Wednesday, October 5, 2011


Israeli scientist Daniel Shechtman has won the Nobel Prize in Chemistry for his controversial discovery of non-repeating patterns in atoms called quasicrystals.

He is the third Israeli to win the award in chemistry, and the 10th Israeli to win a prestigious Nobel Prize in the country's 63-year history.

The Nobel Committee for Chemistry at the Royal Swedish Academy of Sciences said Shechtman, a professor at the Technion-Israel Institute of Technology in Haifa, had discovered quasicrystals, that appeared to be like "fascinating mosaics of the Arabic world reproduced at the level of atoms" and which never repeated themselves.

Shechtman, who was born in Tel Aviv in 1941, had to fight hard for his science. He received his undergraduate and post-graduate degrees from the Technion, and joined the faculty in 1975.

It was while he was on sabbatical at John Hopkins University and working with the National Bureau of Standards in 1982 that he discovered a startling anomaly in the atom patterns of a quasicrystal, a metallic alloy.

A history of Nobel winners from Israel

In 2009, Prof. Ada Yonath of the Weizmann Institute of Science in Rehovot won the Nobel Prize for Chemistry for her ground-breaking work in understanding how cells build proteins. She was just the fourth woman to win the prize in chemistry.

Yonath, who is the head researcher in the field of structural biology and biochemistry at the Weizmann Institute, is widely considered the pioneer of ribosome crystallography. Her research, carried out over a 25-year period, has revealed the modes of action of over 20 different antibiotics that target bacterial ribosomes.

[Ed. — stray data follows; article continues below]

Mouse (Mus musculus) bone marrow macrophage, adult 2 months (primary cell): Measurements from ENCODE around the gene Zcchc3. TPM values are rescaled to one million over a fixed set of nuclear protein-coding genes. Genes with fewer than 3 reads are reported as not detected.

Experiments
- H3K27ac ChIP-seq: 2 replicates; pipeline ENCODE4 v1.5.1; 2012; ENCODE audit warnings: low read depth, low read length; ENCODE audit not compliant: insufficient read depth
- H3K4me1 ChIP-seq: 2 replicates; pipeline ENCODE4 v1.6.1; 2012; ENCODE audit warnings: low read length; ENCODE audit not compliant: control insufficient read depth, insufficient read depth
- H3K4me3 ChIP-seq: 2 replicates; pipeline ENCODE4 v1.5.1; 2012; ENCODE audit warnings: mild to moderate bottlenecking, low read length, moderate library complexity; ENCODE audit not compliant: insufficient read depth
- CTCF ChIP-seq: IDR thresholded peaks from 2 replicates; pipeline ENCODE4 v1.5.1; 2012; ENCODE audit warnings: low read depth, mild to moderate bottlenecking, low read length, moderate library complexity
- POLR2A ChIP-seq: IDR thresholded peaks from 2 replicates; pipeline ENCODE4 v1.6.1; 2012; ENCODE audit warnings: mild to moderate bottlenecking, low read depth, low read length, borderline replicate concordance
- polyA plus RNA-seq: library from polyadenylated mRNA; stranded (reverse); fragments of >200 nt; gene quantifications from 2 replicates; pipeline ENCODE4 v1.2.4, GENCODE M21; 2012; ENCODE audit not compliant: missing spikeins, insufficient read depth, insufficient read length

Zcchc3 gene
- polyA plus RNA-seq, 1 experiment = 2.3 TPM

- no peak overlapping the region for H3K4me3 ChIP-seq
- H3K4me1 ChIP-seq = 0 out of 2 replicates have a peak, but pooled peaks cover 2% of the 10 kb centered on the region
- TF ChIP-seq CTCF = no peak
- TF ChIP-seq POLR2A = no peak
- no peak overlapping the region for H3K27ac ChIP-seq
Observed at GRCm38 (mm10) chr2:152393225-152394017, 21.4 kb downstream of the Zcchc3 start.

Her research lays the groundwork for scientists to start developing new bacteria-resistant antibiotics that better target the ribosomes of pathogens to avoid the problem of resistance.

Other Israeli Nobel prize winners include Israeli mathematician Yisrael Robert Aumann, who received the Nobel Prize for economics in 2005 for his work on conflict and cooperation through game theory analysis.

Other notable Israelis who have won Nobel Prizes include Prof. Daniel Kahneman, who won in Economics in 2002 and Profs. Avram Hershko and Prof. Aaron Ciechanover of the Technion, winners of the Prize in chemistry. Three Israeli politicians have also won the Nobel Prize for peace - Menachem Begin in 1978, and Shimon Peres and Yitzhak Rabin in 1994.

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